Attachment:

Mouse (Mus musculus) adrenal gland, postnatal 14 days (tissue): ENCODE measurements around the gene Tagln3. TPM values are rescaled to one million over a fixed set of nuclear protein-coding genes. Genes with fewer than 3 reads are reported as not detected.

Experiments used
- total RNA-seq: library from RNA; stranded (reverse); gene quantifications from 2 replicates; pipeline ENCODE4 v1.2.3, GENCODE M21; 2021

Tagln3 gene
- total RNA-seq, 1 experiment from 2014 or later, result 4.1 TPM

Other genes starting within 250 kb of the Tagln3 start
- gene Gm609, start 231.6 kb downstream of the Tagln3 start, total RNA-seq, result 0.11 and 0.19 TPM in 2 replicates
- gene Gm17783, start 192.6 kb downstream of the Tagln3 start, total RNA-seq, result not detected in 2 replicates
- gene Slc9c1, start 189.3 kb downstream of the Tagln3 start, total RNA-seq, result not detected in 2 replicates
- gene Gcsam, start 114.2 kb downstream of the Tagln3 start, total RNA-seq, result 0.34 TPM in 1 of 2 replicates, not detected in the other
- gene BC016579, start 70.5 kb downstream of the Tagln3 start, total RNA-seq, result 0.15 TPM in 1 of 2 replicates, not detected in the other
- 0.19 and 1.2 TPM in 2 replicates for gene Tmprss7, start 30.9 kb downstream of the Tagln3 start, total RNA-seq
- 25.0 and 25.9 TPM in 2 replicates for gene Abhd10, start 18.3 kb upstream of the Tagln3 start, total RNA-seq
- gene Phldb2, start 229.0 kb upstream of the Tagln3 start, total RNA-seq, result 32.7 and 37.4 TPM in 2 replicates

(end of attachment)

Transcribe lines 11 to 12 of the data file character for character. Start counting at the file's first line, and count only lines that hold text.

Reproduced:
- gene BC016579, start 70.5 kb downstream of the Tagln3 start, total RNA-seq, result 0.15 TPM in 1 of 2 replicates, not detected in the other
- 0.19 and 1.2 TPM in 2 replicates for gene Tmprss7, start 30.9 kb downstream of the Tagln3 start, total RNA-seq